The inaugural European Cyber Security Challenge was held in Switzerland this week

German-speaking nations dominate in European Cyber Security Challenge

Austria has won the first European Cyber Security Challenge, followed by Germany and Switzerland. 

Six teams of young codebreakers aged between 14 and 30 competed in Switzerland this week to solve a series of cyber-security exercises including network analysis, digital forensics and cryptography.

The UK team, sponsored by Raytheon and IRM, finished in the bottom half together with Spain and Romania.

The challenge provides young people with interest in cyber-security with the opportunity to test their skills ahead of entering the industry.

“Getting into the cyber-security industry isn’t always easy and that is why these competitions are great as they highlight and encourage previously unknown talent,” said Mark Rampton, a technical consultant for IRM. “At the beginning I felt that I wasn’t technical enough to enter the industry. However, the more people I met and networked with, and challenges I attempted, made me realise that cyber-security was something I could do.”

The codebreakers competed in two categories based on their age. The junior category included people between 14 and 20 years of age. The seniors were aged 21 to 30.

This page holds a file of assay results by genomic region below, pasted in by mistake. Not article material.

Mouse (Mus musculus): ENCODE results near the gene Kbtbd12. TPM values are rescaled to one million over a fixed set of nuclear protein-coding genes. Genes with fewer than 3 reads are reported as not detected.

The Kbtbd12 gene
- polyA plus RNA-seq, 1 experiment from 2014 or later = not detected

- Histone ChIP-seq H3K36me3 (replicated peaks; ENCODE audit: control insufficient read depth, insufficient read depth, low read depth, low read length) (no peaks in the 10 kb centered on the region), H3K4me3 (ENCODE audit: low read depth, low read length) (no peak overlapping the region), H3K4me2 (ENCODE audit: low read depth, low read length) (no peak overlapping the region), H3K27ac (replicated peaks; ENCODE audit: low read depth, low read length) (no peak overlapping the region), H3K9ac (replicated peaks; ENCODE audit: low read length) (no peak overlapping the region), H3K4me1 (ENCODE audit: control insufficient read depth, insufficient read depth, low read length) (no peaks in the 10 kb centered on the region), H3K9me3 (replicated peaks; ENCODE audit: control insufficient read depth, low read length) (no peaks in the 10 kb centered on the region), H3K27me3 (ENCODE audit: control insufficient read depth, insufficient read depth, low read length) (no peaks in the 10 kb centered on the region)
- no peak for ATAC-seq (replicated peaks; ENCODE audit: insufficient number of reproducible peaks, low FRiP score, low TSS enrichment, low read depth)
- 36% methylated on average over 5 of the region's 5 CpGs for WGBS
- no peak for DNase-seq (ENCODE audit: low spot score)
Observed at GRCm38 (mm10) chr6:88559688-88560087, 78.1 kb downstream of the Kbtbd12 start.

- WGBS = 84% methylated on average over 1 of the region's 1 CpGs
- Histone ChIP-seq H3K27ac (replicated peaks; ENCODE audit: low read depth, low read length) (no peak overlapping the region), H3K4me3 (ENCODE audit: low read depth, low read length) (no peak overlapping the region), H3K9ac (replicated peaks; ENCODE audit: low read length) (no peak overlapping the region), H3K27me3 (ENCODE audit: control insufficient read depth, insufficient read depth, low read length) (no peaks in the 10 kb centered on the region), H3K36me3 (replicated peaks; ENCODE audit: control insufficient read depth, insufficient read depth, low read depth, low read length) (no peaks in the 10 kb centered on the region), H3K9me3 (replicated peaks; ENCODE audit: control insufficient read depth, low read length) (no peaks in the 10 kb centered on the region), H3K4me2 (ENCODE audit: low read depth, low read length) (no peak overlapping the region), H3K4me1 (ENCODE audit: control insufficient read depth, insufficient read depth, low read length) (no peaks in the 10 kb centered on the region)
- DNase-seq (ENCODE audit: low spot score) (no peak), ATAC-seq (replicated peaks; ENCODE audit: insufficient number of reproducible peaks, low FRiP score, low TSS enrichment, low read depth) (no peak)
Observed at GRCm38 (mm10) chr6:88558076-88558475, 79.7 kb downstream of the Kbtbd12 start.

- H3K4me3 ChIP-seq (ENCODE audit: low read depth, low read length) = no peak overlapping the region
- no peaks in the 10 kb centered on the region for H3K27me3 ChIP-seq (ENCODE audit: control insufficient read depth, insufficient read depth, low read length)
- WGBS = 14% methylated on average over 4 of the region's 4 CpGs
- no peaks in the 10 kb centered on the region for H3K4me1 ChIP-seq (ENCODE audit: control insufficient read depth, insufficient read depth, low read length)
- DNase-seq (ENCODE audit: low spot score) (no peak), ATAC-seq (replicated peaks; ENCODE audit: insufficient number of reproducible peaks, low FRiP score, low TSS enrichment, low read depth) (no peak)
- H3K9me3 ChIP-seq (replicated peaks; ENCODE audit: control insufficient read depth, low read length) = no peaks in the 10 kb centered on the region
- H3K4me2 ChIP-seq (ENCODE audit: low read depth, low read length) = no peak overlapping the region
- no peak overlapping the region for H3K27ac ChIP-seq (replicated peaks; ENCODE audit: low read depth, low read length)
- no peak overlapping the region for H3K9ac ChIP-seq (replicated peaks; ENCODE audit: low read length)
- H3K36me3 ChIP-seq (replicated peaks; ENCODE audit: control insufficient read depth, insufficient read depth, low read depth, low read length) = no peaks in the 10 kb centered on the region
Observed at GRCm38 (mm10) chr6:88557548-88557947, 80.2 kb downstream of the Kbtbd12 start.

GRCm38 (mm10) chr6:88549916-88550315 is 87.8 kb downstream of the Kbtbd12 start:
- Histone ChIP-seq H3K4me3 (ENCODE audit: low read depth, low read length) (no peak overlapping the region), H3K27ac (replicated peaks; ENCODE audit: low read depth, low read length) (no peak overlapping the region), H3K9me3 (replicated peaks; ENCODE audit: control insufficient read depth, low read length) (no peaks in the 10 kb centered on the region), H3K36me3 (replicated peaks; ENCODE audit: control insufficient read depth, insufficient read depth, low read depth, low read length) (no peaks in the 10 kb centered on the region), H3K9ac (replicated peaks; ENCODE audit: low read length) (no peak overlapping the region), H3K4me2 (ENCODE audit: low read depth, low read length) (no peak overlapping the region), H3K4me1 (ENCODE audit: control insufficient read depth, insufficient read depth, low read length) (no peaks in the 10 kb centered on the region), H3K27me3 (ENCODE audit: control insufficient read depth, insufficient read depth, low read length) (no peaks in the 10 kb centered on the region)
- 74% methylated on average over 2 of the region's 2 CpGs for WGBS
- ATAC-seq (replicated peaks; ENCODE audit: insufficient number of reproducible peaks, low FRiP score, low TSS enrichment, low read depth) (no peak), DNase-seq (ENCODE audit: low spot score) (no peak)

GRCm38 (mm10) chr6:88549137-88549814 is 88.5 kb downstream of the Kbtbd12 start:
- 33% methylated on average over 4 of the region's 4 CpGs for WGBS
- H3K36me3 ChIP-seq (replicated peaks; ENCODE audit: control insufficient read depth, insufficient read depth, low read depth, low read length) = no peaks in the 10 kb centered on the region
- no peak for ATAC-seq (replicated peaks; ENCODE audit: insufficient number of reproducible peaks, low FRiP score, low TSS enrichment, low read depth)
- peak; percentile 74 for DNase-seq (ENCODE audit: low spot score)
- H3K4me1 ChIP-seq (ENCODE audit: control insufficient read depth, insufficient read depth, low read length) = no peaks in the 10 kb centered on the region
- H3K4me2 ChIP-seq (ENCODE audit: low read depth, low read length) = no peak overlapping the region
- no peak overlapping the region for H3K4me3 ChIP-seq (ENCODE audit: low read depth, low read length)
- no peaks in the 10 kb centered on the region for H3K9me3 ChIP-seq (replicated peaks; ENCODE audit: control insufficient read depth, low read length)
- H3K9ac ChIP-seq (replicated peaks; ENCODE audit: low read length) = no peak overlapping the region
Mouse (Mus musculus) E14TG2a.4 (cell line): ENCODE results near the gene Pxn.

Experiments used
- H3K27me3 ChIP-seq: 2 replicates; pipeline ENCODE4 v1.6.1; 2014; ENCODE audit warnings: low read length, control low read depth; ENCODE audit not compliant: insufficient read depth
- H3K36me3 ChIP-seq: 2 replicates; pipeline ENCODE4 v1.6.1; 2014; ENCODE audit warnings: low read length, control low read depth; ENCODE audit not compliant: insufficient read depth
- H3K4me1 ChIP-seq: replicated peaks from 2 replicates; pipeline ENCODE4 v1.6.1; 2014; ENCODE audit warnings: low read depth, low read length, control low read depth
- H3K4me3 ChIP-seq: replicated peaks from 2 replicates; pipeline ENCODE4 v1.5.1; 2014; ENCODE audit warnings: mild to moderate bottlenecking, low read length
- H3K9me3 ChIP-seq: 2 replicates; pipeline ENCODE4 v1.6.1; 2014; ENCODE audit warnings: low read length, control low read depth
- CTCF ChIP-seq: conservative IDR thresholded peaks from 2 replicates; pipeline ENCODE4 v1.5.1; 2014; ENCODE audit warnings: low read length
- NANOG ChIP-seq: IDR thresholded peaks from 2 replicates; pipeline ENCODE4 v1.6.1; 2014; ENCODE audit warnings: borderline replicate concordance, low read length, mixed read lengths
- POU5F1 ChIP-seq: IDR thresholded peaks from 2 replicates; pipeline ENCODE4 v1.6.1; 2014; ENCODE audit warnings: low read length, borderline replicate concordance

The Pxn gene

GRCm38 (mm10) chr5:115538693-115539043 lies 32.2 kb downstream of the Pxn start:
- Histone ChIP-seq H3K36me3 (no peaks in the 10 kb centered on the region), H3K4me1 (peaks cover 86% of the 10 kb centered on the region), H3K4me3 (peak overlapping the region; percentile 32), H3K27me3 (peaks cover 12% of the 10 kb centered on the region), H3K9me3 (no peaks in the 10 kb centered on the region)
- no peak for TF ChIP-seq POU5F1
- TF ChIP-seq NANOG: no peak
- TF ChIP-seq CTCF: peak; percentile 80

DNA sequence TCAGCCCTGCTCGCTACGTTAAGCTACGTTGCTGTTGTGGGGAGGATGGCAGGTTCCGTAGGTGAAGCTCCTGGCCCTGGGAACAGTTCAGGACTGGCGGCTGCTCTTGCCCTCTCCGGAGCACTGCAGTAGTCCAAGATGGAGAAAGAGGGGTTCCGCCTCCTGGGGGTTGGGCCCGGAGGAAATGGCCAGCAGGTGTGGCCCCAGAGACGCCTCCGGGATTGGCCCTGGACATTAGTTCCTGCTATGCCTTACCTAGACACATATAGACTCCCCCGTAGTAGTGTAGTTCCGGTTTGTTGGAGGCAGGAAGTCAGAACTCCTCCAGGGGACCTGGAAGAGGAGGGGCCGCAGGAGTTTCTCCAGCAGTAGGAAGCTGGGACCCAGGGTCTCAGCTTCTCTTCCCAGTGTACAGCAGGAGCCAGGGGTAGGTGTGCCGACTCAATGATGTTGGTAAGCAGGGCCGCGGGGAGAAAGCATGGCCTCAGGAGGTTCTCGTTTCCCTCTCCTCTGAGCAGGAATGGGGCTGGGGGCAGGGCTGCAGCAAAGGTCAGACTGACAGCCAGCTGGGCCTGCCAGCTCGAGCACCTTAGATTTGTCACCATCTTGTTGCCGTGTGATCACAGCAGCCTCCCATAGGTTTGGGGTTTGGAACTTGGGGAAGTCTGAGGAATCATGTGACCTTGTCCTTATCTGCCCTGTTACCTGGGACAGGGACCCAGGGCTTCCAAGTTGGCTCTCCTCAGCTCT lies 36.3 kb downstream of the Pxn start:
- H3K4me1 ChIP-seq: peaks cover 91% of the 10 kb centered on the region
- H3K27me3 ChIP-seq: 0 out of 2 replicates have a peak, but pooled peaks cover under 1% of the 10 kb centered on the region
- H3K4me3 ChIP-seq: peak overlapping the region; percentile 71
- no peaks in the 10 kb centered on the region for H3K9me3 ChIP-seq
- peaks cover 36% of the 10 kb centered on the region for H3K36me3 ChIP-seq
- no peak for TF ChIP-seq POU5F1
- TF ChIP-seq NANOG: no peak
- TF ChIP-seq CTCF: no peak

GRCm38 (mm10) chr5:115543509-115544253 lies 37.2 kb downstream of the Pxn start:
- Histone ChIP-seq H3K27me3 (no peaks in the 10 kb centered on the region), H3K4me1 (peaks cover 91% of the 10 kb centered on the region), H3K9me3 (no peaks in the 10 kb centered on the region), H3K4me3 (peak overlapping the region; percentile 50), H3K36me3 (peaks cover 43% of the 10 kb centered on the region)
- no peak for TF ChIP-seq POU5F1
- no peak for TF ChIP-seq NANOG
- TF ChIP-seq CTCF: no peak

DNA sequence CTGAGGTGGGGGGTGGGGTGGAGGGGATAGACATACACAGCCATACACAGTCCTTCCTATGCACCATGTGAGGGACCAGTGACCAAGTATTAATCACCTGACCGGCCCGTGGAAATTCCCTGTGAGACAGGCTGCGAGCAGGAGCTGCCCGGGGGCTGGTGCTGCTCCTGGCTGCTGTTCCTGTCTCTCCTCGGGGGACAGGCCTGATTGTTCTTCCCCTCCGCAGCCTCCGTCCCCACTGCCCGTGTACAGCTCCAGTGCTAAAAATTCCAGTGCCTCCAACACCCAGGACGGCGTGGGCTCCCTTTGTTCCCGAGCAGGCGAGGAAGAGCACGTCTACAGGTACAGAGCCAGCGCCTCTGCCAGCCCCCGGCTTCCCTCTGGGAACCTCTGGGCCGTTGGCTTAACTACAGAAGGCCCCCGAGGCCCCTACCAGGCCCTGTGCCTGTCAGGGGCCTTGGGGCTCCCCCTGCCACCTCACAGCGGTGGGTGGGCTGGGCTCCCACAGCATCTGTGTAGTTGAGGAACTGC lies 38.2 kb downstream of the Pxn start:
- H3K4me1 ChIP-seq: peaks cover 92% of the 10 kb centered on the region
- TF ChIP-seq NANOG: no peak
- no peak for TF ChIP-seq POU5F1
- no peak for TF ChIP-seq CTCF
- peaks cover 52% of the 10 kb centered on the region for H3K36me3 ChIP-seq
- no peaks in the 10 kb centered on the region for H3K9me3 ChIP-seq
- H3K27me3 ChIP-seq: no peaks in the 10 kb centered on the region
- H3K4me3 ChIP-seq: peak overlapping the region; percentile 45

The UK team included a 17 year-old maths whizz who can solve a Rubik’s Cube in 50 seconds, a 15 year-old who is currently teaching coding to his teachers, a 29 year old who only became involved in cyber-security this year after a career in finance, and the UK's Cyber Security Champion 2015.

The European competition has been developed in response to the growing popularity of cyber-security challenges across the continent. These challenges have proven to be a great source of talent and recruitment for companies across the industry, including government organisations, banks and financial institutions, energy suppliers and communications providers.

"The Cyber Security Challenge is important as it is the gateway into the industry,” said Paul Crichard, head of cyber research for Raytheon. “There is an industry shortage of suitable skills and the Challenge helps us find those that have the potential or already have those skills.”

In the UK, the Cyber Security Challenge has been running for the past six years with this year’s final to be held on 20 November.

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